Setting Boundaries in Relationships & How to Avoid the People Pleasing Trap
Setting boundaries with the people we love is powerful.
It’s also difficult.
Yet, this necessary act is ultimately what allows for healthy, loving relationships.
What Are Boundaries?
Quite simply, they’re the limits and needs we define for ourselves and express within relationships to feel safe, healthy, and comfortable.
Setting a personal boundary might be declining a request from a loved one, carving out two hours for yourself on a weekend away from your family, or asking for what you need from a partner. It’s a fundamental form of self-care and a critical component of healthy relationships.
A person with healthy boundaries can say “no” to a friend, mate, or family member when they need to, but they’re also comfortable opening themselves up to intimacy and close relationships.
Yet, many people-pleasers fear how a loved one might respond, and that can make boundary setting a challenge.
Dr. Daniel Amen suggests answering these 5 questions to determine if you need to improve your personal boundaries with your friends and family:
- Are you the go-to person for everyone’s problems?
- Do some people treat you like a doormat?
- Do you often say “yes” when “no” is what you really want to say?
- Do others take advantage of you?
- Do you feel somehow obligated to help certain people, even when the support isn’t reciprocated?
If any of these resonated with you, there’s a good chance you need to hone your boundary setting skills.
There are many different types of boundaries, and they’re important to know if you want to get better at expressing them. The most common are emotional/mental (feelings), physical (non-sexual touch like shaking hands, hugging), sexual, intellectual (thoughts/beliefs), material/financial, and time.
Communicating and respecting each other’s boundaries makes for strong relationships.
As complex human beings, we may exhibit more rigid boundaries with certain people, healthy boundaries with others, and weak or no boundaries in certain situations.
Porous boundaries may present as oversharing personal information with certain friends, struggling to say “no” to requests from loved ones, or getting too involved with the problems of certain friends or family members.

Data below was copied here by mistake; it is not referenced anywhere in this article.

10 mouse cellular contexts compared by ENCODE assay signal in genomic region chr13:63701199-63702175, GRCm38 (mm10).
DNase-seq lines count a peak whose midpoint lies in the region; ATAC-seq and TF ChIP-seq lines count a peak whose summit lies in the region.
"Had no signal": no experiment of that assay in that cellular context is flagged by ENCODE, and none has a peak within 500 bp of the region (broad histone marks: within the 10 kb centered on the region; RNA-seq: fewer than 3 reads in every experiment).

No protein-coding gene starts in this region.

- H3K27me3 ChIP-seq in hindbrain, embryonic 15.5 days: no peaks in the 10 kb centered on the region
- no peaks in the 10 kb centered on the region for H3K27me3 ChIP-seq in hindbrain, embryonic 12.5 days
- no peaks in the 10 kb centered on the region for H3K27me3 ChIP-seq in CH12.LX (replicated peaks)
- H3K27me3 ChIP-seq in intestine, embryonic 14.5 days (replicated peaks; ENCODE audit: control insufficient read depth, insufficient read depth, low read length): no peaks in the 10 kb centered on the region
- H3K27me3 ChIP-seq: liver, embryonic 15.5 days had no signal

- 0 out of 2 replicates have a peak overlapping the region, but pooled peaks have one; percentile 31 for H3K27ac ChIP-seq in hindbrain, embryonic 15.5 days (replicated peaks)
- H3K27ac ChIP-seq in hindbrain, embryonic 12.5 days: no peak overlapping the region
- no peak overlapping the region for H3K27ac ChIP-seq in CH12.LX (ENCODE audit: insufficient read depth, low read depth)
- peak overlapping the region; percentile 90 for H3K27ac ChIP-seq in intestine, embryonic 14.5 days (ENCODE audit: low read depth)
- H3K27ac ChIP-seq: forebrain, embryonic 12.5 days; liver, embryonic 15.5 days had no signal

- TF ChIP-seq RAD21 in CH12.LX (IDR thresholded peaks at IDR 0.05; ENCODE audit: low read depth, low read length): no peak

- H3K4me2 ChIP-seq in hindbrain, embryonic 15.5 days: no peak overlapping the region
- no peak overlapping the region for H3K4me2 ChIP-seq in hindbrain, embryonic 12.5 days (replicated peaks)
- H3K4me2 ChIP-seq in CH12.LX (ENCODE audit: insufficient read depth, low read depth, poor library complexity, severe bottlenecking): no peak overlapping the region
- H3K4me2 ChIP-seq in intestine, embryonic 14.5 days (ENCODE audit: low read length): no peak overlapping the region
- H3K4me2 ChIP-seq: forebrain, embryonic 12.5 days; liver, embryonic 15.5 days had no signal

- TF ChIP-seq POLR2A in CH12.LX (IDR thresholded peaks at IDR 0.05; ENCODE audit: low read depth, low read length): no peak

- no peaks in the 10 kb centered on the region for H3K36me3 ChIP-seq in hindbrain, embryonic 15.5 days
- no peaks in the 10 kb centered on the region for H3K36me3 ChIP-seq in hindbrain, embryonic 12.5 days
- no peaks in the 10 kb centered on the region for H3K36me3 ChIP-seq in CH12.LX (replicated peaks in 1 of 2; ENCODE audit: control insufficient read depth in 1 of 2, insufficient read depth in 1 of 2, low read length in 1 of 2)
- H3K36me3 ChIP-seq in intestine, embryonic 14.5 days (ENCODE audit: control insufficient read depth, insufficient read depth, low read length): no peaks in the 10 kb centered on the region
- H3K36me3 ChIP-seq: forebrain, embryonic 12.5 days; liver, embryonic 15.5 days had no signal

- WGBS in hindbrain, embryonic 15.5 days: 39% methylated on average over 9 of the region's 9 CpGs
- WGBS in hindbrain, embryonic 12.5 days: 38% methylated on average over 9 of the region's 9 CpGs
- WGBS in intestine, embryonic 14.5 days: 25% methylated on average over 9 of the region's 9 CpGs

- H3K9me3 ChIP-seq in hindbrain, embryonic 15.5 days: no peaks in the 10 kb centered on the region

People pleasers often have porous boundaries. They may be overly dependent on the opinions of others, accept disrespect or abuse, or fear rejection if they don’t comply with others.
Of course, having rigid boundaries is the other side of the coin.
These boundaries can lack communication and expression of needs and limits. They make love, respect, and intimacy more difficult.
The best scenario for healthy relationships is cultivating healthy boundary setting.
How to Set Boundaries with Friends and Family
The big key for regular and healthy boundary setting with the people we love most is communication. If you don’t have solid communication in a relationship, setting a boundary will likely be hard. However, if you have open communication, setting boundaries will go more smoothly and be less stressful.
Before you communicate anything, take time to listen and be still with your feelings. Anger usually indicates a boundary has been crossed.
Check your motives. You don’t want to communicate a boundary with the hidden motive of trying to punish or control.
Identify what boundary needs to be set. Be prepared to clearly explain what you mean and talk about what exactly the boundary entails.
If you have troubles understanding or expressing your needs and limits, consider talking to a therapist to serve as a coach. This is especially helpful if you have strong people pleasing tendencies.
Be Kind and Keep It Simple
Even if you’re angry, be calm and kind when setting your boundary. Don’t overexplain it; keep it simple. Remember, “No” is a complete sentence.
Be Open and Listen
Once you’ve communicated your limits, allow your friend, spouse, or family member to have their reaction. Be patient with any questions they may have.
Don’t react to their potentially negative response. Listen and stay open, but don’t abandon your needs. Be willing to negotiate.
Pause If Heated
If the communication becomes heated or isn’t fully resolved, take a break and come back to it later when you’re both calm. In the meantime, talk it over with a friend or therapist.
Remember that sometimes our loved ones have trouble adjusting to accommodate our boundaries. If they cross the boundary you set, gently restate it. It will let them know you’re serious.
Remember that you’re setting boundaries with your friends and family because you love them and want to grow closer to them. You won’t do it perfectly, and that’s okay. Your boundary setting skills will improve over time.
People pleasers may feel guilty or selfish at first. That’s a sign that you’re doing the right thing!
Enjoy the well-being that comes from boundary setting.
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